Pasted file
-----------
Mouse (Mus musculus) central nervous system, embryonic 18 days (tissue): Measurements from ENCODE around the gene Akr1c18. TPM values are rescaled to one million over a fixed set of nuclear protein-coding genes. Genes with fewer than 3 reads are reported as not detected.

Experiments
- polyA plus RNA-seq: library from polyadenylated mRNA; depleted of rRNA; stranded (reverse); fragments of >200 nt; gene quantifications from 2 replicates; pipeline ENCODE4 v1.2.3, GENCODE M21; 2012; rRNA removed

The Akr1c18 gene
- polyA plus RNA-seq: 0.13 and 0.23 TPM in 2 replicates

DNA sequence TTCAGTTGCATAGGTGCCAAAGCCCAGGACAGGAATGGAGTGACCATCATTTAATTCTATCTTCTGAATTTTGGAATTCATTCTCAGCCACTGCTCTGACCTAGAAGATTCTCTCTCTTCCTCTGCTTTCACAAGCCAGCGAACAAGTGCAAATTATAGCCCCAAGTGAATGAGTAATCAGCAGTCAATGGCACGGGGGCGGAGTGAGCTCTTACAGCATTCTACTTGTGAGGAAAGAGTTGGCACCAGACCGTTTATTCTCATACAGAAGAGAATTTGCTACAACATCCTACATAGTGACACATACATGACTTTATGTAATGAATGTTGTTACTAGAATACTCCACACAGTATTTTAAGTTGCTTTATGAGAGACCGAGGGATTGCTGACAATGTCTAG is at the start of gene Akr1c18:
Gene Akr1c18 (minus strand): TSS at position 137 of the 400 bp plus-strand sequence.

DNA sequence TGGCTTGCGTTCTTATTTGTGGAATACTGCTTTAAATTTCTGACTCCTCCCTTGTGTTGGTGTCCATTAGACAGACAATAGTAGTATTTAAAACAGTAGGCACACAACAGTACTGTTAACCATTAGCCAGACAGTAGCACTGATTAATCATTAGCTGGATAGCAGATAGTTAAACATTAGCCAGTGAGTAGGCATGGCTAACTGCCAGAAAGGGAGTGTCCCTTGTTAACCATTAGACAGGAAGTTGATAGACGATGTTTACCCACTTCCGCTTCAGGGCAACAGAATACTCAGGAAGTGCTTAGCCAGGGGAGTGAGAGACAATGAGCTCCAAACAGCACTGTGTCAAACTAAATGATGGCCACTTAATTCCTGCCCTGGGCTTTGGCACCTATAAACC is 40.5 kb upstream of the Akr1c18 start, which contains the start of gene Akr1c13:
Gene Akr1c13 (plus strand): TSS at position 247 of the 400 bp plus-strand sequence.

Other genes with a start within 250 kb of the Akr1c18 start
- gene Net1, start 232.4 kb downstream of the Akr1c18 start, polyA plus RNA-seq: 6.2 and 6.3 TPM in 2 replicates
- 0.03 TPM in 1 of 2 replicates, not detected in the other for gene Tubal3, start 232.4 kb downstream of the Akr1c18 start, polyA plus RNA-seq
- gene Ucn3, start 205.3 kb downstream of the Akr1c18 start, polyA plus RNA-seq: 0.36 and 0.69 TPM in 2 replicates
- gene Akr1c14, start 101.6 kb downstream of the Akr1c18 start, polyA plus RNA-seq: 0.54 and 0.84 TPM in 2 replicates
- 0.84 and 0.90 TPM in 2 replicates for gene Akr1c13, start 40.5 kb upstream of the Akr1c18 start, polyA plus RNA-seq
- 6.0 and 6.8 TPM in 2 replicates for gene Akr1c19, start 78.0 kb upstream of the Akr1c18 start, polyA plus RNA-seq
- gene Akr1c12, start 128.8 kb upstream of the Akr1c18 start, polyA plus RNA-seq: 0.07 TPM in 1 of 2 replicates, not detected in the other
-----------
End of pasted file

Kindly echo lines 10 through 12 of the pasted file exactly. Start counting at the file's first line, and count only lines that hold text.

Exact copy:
Other genes with a start within 250 kb of the Akr1c18 start
- gene Net1, start 232.4 kb downstream of the Akr1c18 start, polyA plus RNA-seq: 6.2 and 6.3 TPM in 2 replicates
- 0.03 TPM in 1 of 2 replicates, not detected in the other for gene Tubal3, start 232.4 kb downstream of the Akr1c18 start, polyA plus RNA-seq